Imran's Pakistan Tehreek-i-Insaf party challenges nomination of Sharif's wife

World Saturday 19/August/2017 18:01 PM
By: Times News Service
Imran's Pakistan Tehreek-i-Insaf party challenges nomination of Sharif's wife

Lahore: Opposition Imran Khan's party on Saturday challenged in Lahore High Court the candidature of ousted Pakistan prime minister Nawaz Sharif's wife, Kulsoom Nawaz, alleging that her nomination papers contained contradictions and that she did not appear in person to file the papers.
Sharif's ruling Pakistan Muslim League-Nawaz (PML-N) has fielded his wife from the constituency he vacated after the Supreme Court disqualified him from continuing in his office in July.
Pakistan Tehreek-i-Insaf of Khan, who has led a campaign and petitioned the Supreme Court seeking Sharif's ouster over the Panama Papers scandal, challenged the acceptance of Kulsoom's nomination papers on Thursday from Lahore's NA-120 constituency. The election is scheduled for September 17.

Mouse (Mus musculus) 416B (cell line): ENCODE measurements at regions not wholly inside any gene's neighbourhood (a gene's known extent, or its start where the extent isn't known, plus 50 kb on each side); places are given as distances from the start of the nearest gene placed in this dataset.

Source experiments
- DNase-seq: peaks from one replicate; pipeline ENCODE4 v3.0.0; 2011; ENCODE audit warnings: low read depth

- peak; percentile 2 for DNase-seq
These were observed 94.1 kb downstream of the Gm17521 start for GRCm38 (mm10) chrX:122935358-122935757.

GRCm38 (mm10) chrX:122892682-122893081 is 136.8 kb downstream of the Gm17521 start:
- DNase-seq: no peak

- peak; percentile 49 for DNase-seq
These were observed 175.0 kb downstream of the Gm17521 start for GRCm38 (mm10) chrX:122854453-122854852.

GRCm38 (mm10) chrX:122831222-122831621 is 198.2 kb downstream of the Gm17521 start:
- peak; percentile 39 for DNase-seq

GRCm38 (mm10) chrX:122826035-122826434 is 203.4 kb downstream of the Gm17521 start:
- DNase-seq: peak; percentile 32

Petitioner Andaleeb Abbasi, a leader of the PTI, said Kulsoom's nomination papers contained contradictions. "Kulsoom Nawaz holds a work permit of UAE, like that of her husband on which he was disqualified," Abbasi claimed. She also said that the nomination papers were accepted by the election commission despite her not appearing in person.
Rival Pakistan People's Party (PPP) candidate Faisal Mir has also opposed her nomination on the grounds that being the wife of a deposed premier she was not eligible to contest the election.
Several PML-N leaders believe that Kulsoom will replace current Prime Minister Shahid Khaqan Abbasi after winning the September 17 election. And Sharif will return to the Prime Minister's House as 'First Gentleman'.
Sharif had announced his younger brother Shahbaz Sharif's name as the party candidate for the NA-120 constituency. But his name was later withdrawn from the electoral race. Kulsoom had successfully led the party's movement for the release of Sharif, then incarcerated, after a military coup by former president Parvez Musharraf in 1999.